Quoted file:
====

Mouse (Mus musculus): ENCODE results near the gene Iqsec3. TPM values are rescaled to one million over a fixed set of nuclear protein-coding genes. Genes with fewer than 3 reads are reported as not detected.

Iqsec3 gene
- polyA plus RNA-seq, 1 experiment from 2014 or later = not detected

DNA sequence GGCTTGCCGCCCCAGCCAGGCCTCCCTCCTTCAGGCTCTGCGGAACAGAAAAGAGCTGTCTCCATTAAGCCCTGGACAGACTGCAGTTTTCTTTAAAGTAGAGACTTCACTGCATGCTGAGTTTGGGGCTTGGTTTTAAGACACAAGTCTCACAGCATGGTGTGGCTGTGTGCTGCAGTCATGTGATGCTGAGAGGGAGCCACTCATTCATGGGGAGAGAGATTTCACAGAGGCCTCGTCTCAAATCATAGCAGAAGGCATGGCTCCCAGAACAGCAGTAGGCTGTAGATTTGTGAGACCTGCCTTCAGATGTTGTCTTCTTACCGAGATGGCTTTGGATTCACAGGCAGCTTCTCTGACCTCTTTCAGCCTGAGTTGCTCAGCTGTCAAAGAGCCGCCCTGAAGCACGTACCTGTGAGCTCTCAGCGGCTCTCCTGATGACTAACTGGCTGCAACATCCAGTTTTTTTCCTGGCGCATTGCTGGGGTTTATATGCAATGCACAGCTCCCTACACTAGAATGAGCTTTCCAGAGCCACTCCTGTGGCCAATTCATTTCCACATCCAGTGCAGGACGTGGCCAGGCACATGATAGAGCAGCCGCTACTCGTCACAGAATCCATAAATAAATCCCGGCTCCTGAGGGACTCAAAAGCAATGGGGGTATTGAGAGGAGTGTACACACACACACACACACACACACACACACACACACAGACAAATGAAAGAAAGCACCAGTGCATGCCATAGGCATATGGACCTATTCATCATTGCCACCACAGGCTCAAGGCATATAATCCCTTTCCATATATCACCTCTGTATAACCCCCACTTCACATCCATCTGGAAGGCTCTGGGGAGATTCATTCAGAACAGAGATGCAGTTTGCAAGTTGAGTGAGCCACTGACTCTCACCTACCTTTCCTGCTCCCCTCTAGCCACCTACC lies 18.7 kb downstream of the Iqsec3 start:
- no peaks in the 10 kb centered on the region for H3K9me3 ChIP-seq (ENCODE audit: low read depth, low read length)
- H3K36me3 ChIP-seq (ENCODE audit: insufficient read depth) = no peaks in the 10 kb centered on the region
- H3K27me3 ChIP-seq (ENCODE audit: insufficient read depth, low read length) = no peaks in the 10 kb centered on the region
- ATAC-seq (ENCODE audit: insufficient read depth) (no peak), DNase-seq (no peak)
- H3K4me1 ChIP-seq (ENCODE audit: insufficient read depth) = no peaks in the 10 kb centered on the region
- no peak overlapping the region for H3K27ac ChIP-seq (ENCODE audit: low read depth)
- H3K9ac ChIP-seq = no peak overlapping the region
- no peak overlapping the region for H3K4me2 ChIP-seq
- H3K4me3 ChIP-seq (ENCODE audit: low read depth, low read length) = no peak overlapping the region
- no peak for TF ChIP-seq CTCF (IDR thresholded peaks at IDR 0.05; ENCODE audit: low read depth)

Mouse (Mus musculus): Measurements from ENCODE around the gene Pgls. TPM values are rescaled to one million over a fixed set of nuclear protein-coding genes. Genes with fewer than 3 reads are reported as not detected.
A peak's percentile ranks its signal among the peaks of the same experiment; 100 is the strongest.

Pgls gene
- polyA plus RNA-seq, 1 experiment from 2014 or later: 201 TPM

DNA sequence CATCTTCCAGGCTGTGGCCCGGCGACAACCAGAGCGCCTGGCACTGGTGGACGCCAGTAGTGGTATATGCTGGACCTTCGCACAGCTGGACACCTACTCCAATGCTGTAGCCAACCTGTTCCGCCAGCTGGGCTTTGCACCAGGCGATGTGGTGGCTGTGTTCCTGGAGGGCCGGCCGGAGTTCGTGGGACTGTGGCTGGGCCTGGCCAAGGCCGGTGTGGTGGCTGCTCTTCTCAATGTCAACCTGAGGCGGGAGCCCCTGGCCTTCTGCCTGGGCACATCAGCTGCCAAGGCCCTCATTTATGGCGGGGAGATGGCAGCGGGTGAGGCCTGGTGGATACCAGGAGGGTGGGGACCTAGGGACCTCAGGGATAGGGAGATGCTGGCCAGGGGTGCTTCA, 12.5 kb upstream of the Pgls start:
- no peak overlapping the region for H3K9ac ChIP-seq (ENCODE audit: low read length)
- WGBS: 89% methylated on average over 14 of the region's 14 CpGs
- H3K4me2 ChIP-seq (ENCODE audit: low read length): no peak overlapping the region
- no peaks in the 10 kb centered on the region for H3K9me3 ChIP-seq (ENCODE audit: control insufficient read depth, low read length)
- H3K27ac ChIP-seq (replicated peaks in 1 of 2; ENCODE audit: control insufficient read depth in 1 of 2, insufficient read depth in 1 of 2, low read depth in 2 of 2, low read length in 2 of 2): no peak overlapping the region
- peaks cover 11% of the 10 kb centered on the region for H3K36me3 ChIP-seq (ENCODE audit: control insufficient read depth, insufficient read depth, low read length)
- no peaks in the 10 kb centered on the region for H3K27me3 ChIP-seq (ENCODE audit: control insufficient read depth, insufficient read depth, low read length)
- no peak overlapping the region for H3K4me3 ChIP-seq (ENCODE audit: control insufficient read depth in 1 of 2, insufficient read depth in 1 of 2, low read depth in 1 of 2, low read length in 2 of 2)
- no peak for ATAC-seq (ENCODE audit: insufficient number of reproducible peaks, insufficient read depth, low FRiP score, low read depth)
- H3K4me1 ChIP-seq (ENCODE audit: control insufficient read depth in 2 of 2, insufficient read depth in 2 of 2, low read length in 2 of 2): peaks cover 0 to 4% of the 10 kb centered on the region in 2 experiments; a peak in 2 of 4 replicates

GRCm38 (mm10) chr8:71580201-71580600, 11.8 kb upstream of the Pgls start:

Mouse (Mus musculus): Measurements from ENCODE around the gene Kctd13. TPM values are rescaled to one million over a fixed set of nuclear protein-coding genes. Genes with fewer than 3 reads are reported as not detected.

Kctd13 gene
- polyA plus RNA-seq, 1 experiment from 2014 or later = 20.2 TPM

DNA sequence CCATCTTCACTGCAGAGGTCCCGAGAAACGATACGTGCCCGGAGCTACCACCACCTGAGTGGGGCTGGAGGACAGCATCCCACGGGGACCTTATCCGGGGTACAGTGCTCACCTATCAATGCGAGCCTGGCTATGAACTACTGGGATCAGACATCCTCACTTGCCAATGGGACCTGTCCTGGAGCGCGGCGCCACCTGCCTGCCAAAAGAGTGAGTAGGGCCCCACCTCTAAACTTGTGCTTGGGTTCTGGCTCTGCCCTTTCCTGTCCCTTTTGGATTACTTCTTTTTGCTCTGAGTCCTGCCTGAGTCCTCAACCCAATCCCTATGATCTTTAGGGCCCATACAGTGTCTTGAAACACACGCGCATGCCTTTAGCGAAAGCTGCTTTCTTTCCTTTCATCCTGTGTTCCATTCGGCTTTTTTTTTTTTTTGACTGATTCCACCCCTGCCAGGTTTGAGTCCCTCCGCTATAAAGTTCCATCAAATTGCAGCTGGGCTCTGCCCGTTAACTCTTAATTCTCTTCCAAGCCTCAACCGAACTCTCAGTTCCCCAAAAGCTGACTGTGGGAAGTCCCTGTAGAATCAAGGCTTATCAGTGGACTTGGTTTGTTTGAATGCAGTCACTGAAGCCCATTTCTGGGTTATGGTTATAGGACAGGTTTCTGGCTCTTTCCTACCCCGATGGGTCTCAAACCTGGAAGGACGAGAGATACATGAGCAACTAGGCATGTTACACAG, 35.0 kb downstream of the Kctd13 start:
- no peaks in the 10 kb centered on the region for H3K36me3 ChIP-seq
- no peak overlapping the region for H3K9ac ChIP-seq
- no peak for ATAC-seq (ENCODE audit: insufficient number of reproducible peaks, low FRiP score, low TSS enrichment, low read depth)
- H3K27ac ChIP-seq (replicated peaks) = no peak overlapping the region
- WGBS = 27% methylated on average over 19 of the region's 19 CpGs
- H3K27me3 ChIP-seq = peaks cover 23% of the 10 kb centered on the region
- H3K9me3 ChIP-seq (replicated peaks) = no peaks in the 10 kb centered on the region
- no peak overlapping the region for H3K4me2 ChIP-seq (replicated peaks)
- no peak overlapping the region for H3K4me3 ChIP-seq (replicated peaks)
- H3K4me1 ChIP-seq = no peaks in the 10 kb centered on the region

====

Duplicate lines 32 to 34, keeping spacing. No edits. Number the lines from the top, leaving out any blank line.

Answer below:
Kctd13 gene
- polyA plus RNA-seq, 1 experiment from 2014 or later = 20.2 TPM

DNA sequence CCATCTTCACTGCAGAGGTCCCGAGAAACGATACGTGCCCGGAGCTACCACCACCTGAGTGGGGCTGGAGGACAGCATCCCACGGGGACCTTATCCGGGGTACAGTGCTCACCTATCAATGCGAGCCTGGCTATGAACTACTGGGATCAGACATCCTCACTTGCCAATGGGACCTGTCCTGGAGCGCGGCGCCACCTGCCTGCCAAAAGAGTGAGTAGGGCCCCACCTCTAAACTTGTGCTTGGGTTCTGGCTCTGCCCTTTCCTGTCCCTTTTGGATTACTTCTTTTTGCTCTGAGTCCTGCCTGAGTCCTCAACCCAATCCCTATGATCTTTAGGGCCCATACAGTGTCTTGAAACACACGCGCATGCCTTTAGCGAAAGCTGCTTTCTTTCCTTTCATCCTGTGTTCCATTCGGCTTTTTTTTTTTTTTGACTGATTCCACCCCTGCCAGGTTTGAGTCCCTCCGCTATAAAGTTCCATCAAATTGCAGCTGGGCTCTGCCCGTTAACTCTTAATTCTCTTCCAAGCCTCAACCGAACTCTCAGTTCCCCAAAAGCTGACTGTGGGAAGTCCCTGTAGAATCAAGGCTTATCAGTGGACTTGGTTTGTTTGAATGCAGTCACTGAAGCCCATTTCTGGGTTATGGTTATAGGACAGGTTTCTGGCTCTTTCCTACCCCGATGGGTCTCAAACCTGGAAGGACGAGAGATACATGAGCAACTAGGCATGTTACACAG, 35.0 kb downstream of the Kctd13 start: